I do this (and have done this for a while now) for two reasons. First, my sanity (obviously). But a close second is because I want her to understand that it is OK to say “no” to any kind of touching—even affectionate touching from family—that she does not want. It is always OK to say that, any time, any place, any person. It’s why I do not force her to give hugs to others if she is not in the mood. I will take the fall for failing any kind of social graces we may be shunning when this happens. And when other small children do not want to give hugs to me or M when we see them, I never force the issue either.
I think it’s important to teach kids about the unwanted “bad” touches, of course. But it seems as though some folks are less inclined to say it’s OK to decline unwanted “good” touches (but not all, thankfully). This makes me scratch my head. Are they afraid of offending someone? That it makes us seem like we do not like them anymore? I’m not sure what the reasoning is. But it’s uncomfortable for me when I can sense that a young child does not want to engage in a full embrace that particular day, yet they feel they have no voice to tell the hugger otherwise. Those are the times when I just stand up and say how about a fist bump instead? That usually does the trick because the huggee doesn’t feel awkward in a social setting yet retains control over his/her body, even if they have not been able to verbally articulate that kind of demand.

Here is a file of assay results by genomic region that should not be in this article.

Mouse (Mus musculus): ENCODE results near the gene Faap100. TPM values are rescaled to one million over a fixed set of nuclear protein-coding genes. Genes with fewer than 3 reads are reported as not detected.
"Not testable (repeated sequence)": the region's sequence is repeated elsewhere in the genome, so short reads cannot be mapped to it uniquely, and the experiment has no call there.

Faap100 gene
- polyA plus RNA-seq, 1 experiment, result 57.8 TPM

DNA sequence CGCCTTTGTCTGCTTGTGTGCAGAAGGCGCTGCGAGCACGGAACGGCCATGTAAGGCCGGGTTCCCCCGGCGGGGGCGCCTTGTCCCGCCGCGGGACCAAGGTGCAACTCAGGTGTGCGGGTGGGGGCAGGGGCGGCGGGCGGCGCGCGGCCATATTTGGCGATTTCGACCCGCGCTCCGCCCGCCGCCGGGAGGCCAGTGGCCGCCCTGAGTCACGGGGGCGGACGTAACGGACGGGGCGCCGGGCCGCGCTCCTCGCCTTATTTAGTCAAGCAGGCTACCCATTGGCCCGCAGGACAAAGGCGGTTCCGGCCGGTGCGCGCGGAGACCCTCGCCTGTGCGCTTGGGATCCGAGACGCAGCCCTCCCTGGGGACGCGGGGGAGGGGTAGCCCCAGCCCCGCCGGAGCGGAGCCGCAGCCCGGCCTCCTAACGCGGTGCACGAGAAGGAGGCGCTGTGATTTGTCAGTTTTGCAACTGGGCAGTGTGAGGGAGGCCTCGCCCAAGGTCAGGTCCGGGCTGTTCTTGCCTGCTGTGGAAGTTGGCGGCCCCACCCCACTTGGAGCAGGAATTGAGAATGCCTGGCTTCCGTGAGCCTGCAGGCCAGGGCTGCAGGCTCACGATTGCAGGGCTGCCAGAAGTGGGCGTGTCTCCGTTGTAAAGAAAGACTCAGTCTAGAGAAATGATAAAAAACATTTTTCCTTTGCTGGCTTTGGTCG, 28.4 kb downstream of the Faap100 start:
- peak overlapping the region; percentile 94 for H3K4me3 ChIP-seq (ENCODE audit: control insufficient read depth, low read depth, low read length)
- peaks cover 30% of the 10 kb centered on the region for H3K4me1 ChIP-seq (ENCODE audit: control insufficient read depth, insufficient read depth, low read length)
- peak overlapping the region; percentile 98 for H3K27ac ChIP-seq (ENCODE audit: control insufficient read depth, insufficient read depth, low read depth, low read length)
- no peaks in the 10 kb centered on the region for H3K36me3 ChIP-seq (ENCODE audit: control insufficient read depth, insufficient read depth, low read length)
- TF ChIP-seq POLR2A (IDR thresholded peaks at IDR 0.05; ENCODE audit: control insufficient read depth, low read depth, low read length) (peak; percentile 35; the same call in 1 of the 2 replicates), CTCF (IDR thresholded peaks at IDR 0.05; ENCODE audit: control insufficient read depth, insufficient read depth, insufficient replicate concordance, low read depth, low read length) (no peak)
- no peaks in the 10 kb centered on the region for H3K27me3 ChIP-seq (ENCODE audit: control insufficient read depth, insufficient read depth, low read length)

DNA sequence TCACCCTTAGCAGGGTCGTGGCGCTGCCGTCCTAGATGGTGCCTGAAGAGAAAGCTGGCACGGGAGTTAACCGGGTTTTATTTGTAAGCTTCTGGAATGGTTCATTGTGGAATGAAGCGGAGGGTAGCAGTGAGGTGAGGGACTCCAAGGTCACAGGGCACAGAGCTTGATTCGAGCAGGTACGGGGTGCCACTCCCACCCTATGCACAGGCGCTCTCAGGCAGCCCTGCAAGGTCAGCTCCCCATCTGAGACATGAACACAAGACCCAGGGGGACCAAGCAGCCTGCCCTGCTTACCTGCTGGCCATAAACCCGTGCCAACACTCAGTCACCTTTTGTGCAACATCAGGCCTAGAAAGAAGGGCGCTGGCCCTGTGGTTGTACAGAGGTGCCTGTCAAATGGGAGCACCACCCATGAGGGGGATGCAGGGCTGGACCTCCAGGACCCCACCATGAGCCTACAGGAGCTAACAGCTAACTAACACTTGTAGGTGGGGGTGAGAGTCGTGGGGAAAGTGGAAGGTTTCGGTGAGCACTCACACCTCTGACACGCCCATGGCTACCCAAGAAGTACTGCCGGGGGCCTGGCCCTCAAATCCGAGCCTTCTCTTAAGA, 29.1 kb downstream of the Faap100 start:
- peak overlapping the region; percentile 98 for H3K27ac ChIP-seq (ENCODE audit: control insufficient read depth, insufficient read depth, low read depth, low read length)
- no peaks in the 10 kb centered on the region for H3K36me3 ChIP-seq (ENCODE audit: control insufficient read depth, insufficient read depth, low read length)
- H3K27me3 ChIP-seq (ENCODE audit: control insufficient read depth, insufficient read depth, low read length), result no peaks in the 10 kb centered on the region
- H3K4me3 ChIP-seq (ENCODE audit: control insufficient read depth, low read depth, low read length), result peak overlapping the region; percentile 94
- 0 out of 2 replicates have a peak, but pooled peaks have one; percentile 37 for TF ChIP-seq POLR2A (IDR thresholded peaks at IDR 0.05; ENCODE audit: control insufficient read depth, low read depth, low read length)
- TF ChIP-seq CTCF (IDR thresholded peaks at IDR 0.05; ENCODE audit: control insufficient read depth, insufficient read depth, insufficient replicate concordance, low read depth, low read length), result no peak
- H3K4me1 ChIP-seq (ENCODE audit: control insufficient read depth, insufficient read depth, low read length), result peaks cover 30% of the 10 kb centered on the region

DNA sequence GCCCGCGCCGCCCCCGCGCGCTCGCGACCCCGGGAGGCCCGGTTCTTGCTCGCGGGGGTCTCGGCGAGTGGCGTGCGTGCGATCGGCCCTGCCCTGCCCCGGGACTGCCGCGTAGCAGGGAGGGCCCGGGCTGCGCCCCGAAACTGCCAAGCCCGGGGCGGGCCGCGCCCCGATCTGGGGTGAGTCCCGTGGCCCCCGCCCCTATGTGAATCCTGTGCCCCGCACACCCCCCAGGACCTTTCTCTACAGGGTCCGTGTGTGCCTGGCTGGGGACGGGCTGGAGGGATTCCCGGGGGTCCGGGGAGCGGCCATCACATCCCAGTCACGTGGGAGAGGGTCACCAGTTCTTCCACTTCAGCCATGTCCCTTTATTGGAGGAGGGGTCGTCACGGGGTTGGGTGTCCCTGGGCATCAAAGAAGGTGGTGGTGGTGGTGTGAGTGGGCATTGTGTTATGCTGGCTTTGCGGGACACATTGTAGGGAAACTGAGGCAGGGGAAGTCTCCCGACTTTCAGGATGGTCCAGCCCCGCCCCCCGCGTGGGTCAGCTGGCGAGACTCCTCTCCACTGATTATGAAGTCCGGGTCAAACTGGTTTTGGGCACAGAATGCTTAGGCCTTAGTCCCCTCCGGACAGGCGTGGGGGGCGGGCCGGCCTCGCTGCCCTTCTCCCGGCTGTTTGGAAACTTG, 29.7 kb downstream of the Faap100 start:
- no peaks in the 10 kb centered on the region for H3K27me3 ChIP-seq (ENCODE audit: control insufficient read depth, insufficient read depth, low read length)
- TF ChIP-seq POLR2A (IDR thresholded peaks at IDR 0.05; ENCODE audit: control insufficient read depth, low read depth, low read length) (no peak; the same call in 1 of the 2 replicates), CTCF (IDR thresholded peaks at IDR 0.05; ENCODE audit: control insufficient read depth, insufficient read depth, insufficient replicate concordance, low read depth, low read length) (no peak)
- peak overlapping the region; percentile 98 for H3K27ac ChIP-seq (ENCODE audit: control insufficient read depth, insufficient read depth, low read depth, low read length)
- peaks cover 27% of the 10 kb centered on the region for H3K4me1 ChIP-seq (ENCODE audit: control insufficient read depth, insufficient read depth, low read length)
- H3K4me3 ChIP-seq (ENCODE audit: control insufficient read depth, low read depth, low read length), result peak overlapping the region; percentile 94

I feel particularly strongly about this because if M (or any small child) does not have a sense of being in control of their body now, what will that look like down the road? Given M’s inclination to be a more passive person, a “people pleaser”, I don’t think it is totally irrational to think this out a few paces, at least not until I see some hardcore assertiveness coming from her.
The good news? I think I’m starting to see it. My own honesty and assertiveness about when I do not want to be touched is paying off. In the past few weeks I’ve heard her tell at least three people (all family members, including me!) that she did not want to be touched or tickled at a particular moment (like a hug during a board game or a tickle session that, at some point, became too much for her). She said it politely but firmly. You knew she meant it. My heart melted when I heard those words come out of her. It also melted when the recipients of the “no touching” message just matter of factly said, “OK” and stopped immediately—no one last tickle, no cajoling for another hug, no feigned hurt feelings. They rightfully and unconditionally acquiesced to the authority she exerted, right then and there. She also told me of an occasion at school where she told one of her classmates to stop touching her rest mat which, in the world of five year olds, is a very intimate place considering it has her blanket and lovey, not to mention she is lying down in a darkened room.
YES!! She does have it in her, at least when pushed. This is very good, especially as the tether becomes even looser in the coming months when Kindergarten arrives and the inevitable drop-off playdates become more routine. In other words, when I am not around.
Copyright (c) 2013 Kristen M. Ploetz